PLAINS TWP. — Bob McCracken came armed with questions and compliments Monday at the Wilkes-Barre VA Medical Center town hall meeting.
U.S. Navy veteran McCracken was one of about a dozen people to attend the forum in the recreation room of the center. Though he said the medical service he receives was done to the best of hospital staffers’ abilities, he had gripes with the federal Veterans Choice Program and the national scheduling program the VA uses.
McCracken, of Clarks Summit, said the schedulers are “nice and helpful” with scheduling appointments, “but you can do so much more.” He was hoping to find out what could be done about schedulers inability to check for available appointment on the same day with more than one department or doctor to alleviate the need for multiple trips to the center. The computer system is outdated and staff can’t check more than one date or department at a time.
“If I have a doctor’s appointment Tuesday, don’t make me come back Wednesday for another one,” he pleaded.
Medical Center Director Russell Lloyd admitted the system is old.
“It’s the oldest software package,” Lloyd said.
But good news is coming, said Dr. Michael Adelman, Veterans Integrated Service Network 4 director. Adelman, who was a special guest at the town hall, said a new update to the scheduling system is due out in March.
“It’s not like we can go to Best Buy and get a new program,” Adelman said.
As for the Veterans Choice program, McCracken, Lloyd and Adelman are all happy the program sunset date — when the law governing it will no longer be in effect — ends this year. The program, instituted by Congress in 2015, is a temporary benefit that allows veterans to receive health care in their communities rather than waiting for an appointment or traveling to a VA facility.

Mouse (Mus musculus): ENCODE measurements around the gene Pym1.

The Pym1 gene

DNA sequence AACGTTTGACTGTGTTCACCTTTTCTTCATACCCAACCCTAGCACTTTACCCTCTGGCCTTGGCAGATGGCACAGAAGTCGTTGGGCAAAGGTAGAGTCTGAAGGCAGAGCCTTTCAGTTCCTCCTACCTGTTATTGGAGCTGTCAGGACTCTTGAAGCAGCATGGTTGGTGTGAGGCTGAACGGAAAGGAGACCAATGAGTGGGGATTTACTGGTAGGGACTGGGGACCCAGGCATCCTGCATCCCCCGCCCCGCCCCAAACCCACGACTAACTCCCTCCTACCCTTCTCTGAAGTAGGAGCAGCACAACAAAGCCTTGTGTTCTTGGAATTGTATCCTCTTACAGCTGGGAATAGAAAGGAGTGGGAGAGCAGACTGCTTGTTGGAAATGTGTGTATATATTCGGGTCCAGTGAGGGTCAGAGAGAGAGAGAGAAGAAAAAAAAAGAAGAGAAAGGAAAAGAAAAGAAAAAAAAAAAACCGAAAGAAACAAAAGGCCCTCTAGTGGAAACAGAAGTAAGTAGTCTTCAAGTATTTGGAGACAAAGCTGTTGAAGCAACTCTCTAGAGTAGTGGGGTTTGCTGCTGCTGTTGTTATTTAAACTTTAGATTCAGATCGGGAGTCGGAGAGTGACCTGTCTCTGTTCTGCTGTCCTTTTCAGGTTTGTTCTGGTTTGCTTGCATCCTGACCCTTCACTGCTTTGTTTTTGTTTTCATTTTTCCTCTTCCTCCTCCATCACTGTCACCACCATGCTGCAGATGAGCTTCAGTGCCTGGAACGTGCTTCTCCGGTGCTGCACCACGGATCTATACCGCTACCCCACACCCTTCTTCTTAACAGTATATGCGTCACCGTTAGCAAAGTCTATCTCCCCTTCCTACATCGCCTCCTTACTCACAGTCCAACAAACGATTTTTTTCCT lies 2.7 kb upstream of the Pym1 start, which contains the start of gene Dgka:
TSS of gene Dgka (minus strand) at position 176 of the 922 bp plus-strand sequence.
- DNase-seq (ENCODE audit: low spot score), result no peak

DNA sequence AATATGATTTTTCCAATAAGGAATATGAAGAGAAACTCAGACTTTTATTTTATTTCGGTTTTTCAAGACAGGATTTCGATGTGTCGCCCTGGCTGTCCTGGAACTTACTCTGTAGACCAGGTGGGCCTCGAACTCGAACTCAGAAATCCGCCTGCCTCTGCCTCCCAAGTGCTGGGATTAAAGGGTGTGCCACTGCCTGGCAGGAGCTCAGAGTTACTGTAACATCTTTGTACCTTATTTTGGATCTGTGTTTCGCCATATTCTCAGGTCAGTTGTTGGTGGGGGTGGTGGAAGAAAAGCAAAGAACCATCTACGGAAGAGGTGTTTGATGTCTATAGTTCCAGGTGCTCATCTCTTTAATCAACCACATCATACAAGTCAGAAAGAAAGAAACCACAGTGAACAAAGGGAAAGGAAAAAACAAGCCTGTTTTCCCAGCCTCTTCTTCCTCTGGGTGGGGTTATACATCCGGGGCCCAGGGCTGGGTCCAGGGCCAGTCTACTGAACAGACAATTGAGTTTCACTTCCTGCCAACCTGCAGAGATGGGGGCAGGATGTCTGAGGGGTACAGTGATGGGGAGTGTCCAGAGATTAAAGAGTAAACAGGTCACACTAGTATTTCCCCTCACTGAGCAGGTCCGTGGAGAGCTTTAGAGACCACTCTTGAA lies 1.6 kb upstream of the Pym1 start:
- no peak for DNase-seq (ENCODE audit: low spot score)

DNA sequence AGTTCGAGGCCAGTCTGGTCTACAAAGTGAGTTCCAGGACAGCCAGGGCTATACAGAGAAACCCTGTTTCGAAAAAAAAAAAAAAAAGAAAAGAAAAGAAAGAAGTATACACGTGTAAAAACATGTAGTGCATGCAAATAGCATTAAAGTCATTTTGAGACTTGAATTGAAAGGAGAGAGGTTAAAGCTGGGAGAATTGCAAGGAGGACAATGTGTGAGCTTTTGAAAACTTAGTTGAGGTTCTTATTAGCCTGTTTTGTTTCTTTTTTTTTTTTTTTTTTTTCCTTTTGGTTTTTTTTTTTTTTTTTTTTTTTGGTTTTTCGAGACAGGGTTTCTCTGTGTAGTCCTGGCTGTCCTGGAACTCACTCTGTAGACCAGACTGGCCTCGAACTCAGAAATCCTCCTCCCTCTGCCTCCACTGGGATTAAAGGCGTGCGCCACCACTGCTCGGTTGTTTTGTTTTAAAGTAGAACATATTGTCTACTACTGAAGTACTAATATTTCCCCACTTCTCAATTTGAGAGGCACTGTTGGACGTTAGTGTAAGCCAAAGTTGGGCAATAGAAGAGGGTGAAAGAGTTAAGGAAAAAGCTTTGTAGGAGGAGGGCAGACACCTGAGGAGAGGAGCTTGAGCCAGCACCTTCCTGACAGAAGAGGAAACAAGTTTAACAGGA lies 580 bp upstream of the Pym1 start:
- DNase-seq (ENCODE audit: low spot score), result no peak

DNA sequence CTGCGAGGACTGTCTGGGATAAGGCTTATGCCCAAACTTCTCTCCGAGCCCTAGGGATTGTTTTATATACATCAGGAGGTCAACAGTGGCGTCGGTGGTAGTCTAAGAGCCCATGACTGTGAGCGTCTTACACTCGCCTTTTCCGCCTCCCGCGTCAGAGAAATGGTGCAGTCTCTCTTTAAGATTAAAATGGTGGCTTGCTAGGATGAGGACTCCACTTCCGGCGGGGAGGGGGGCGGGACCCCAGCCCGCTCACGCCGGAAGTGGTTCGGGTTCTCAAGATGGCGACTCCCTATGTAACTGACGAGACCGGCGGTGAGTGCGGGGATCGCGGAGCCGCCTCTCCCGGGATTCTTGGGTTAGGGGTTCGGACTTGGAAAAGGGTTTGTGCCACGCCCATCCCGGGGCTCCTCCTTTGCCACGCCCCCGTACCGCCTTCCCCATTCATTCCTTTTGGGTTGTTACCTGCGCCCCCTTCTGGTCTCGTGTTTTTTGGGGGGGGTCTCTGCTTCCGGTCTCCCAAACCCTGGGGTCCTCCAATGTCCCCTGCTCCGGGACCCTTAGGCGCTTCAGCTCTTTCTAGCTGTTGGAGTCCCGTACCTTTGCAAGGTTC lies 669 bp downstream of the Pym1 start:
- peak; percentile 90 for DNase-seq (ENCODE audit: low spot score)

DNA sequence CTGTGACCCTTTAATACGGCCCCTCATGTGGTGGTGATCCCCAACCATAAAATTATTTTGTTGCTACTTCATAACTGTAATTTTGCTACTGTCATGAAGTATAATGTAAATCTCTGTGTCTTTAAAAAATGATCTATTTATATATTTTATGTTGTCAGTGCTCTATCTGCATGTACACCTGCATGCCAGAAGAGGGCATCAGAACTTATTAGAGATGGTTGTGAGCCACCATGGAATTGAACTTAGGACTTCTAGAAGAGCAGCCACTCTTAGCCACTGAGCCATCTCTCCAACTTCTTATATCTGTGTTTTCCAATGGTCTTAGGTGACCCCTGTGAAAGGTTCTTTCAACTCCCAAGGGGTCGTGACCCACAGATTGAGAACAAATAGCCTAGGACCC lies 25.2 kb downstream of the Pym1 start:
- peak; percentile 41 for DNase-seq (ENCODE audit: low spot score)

“Seven (Choice Program) people called me (to make an appointment),” McCracken said about his experience with an injured shoulder. He is claustrophobic and can’t have a closed MRI completed, so he had to make an appointment for an open MRI, which the center doesn’t have. “I used the saying the left hand doesn’t know what the right is doing.”
Both Adelman and Lloyd acknowledged the program wasn’t working the was it was intended.
“But we’ve got to abide by legislation,” Lloyd said.
Though the VA has many contracts for different services with providers in the region, Lloyd said the Choice program stymied some of the fund to contract out.
“(Contracting) just makes you a better community partner,” McCracken insisted.
McCracken, a self-admitted type-A personality, said the concerns he was voicing made him want to “flip desks.”
Adelman countered saying because the VA hospitals are national, it’s “not as simple as flipping a desk and jumping on it.”
“We’re getting there,” Lloyd added.
Reach Melanie Mizenko at 570-991-6116 or on Twitter @TL_MMizenko.